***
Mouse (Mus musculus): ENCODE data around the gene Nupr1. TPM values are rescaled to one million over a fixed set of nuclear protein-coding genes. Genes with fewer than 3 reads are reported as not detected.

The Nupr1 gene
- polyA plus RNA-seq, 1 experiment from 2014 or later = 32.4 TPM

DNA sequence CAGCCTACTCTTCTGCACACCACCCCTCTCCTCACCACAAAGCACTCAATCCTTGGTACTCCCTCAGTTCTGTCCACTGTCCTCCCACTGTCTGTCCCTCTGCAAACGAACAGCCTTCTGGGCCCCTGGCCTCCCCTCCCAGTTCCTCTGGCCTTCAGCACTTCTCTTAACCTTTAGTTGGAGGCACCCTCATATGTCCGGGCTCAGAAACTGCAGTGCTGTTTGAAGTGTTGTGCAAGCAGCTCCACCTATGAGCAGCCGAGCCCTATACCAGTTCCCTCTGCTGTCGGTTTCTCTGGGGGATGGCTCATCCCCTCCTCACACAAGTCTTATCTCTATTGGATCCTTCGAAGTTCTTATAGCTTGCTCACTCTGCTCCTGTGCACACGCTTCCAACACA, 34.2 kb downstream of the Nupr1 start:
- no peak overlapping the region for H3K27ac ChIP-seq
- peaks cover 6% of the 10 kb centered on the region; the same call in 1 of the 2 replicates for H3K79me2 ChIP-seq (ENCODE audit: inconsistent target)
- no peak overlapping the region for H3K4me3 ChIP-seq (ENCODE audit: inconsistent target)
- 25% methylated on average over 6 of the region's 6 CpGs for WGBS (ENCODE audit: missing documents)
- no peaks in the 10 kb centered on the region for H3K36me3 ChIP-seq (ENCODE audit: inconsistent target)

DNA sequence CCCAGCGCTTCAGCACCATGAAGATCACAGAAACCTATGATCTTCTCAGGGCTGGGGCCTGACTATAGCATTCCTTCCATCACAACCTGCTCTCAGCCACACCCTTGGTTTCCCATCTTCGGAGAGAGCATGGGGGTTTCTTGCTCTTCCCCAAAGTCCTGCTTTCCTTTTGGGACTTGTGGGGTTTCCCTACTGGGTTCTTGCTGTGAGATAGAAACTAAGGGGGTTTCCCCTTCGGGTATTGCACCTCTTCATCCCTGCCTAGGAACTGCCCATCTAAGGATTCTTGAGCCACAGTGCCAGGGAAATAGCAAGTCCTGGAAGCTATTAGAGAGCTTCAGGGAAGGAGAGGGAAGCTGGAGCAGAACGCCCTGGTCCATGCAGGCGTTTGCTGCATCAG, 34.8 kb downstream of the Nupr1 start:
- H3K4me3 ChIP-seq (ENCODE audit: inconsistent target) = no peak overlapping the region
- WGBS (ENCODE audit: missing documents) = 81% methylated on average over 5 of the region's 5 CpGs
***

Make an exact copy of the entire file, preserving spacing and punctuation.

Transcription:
Mouse (Mus musculus): ENCODE data around the gene Nupr1. TPM values are rescaled to one million over a fixed set of nuclear protein-coding genes. Genes with fewer than 3 reads are reported as not detected.

The Nupr1 gene
- polyA plus RNA-seq, 1 experiment from 2014 or later = 32.4 TPM

DNA sequence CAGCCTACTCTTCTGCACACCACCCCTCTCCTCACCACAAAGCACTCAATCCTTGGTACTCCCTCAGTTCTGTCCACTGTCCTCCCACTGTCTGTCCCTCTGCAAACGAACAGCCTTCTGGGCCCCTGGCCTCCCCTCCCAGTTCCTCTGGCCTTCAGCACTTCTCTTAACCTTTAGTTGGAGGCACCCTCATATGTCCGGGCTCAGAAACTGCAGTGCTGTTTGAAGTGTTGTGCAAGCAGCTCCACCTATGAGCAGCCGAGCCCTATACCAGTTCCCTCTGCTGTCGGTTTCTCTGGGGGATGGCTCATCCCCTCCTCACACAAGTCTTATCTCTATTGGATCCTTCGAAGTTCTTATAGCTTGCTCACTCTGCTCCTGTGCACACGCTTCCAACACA, 34.2 kb downstream of the Nupr1 start:
- no peak overlapping the region for H3K27ac ChIP-seq
- peaks cover 6% of the 10 kb centered on the region; the same call in 1 of the 2 replicates for H3K79me2 ChIP-seq (ENCODE audit: inconsistent target)
- no peak overlapping the region for H3K4me3 ChIP-seq (ENCODE audit: inconsistent target)
- 25% methylated on average over 6 of the region's 6 CpGs for WGBS (ENCODE audit: missing documents)
- no peaks in the 10 kb centered on the region for H3K36me3 ChIP-seq (ENCODE audit: inconsistent target)

DNA sequence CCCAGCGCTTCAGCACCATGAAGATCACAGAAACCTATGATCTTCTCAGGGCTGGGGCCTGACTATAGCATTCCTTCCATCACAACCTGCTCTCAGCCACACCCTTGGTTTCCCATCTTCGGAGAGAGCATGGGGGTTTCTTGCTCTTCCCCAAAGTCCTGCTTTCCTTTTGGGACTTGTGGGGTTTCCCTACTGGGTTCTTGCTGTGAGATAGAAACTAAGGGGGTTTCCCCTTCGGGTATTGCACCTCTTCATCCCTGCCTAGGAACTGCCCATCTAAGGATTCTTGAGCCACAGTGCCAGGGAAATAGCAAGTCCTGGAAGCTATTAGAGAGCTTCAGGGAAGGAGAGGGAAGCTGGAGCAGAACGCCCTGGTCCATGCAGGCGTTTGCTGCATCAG, 34.8 kb downstream of the Nupr1 start:
- H3K4me3 ChIP-seq (ENCODE audit: inconsistent target) = no peak overlapping the region
- WGBS (ENCODE audit: missing documents) = 81% methylated on average over 5 of the region's 5 CpGs